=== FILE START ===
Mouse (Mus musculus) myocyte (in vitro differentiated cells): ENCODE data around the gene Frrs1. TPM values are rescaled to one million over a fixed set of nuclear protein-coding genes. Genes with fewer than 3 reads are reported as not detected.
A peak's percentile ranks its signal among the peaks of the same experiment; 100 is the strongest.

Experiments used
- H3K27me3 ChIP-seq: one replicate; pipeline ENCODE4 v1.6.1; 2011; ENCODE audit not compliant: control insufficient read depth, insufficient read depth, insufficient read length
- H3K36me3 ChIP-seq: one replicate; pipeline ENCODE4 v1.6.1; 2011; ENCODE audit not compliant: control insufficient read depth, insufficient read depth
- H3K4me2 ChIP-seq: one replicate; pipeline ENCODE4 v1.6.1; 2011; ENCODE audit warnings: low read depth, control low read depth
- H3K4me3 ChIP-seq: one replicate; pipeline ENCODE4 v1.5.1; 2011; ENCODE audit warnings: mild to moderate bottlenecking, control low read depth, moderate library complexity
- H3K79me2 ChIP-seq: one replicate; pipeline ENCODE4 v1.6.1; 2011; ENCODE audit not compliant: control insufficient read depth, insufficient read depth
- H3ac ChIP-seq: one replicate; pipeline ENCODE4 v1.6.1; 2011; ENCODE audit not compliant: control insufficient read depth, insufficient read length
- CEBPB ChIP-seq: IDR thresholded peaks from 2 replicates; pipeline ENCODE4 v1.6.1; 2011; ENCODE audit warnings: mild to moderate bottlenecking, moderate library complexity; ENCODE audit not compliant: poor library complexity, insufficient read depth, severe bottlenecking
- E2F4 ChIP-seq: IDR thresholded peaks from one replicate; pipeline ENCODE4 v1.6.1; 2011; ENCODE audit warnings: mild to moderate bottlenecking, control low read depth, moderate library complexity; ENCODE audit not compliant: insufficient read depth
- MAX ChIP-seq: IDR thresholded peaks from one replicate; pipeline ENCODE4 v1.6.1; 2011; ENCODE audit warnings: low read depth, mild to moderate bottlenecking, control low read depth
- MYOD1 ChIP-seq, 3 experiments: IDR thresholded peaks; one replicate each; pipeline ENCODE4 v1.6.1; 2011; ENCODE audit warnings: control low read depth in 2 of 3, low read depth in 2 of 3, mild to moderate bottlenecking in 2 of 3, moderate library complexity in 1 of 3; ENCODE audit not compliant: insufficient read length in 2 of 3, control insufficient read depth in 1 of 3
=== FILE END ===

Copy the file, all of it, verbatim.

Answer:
Mouse (Mus musculus) myocyte (in vitro differentiated cells): ENCODE data around the gene Frrs1. TPM values are rescaled to one million over a fixed set of nuclear protein-coding genes. Genes with fewer than 3 reads are reported as not detected.
A peak's percentile ranks its signal among the peaks of the same experiment; 100 is the strongest.

Experiments used
- H3K27me3 ChIP-seq: one replicate; pipeline ENCODE4 v1.6.1; 2011; ENCODE audit not compliant: control insufficient read depth, insufficient read depth, insufficient read length
- H3K36me3 ChIP-seq: one replicate; pipeline ENCODE4 v1.6.1; 2011; ENCODE audit not compliant: control insufficient read depth, insufficient read depth
- H3K4me2 ChIP-seq: one replicate; pipeline ENCODE4 v1.6.1; 2011; ENCODE audit warnings: low read depth, control low read depth
- H3K4me3 ChIP-seq: one replicate; pipeline ENCODE4 v1.5.1; 2011; ENCODE audit warnings: mild to moderate bottlenecking, control low read depth, moderate library complexity
- H3K79me2 ChIP-seq: one replicate; pipeline ENCODE4 v1.6.1; 2011; ENCODE audit not compliant: control insufficient read depth, insufficient read depth
- H3ac ChIP-seq: one replicate; pipeline ENCODE4 v1.6.1; 2011; ENCODE audit not compliant: control insufficient read depth, insufficient read length
- CEBPB ChIP-seq: IDR thresholded peaks from 2 replicates; pipeline ENCODE4 v1.6.1; 2011; ENCODE audit warnings: mild to moderate bottlenecking, moderate library complexity; ENCODE audit not compliant: poor library complexity, insufficient read depth, severe bottlenecking
- E2F4 ChIP-seq: IDR thresholded peaks from one replicate; pipeline ENCODE4 v1.6.1; 2011; ENCODE audit warnings: mild to moderate bottlenecking, control low read depth, moderate library complexity; ENCODE audit not compliant: insufficient read depth
- MAX ChIP-seq: IDR thresholded peaks from one replicate; pipeline ENCODE4 v1.6.1; 2011; ENCODE audit warnings: low read depth, mild to moderate bottlenecking, control low read depth
- MYOD1 ChIP-seq, 3 experiments: IDR thresholded peaks; one replicate each; pipeline ENCODE4 v1.6.1; 2011; ENCODE audit warnings: control low read depth in 2 of 3, low read depth in 2 of 3, mild to moderate bottlenecking in 2 of 3, moderate library complexity in 1 of 3; ENCODE audit not compliant: insufficient read length in 2 of 3, control insufficient read depth in 1 of 3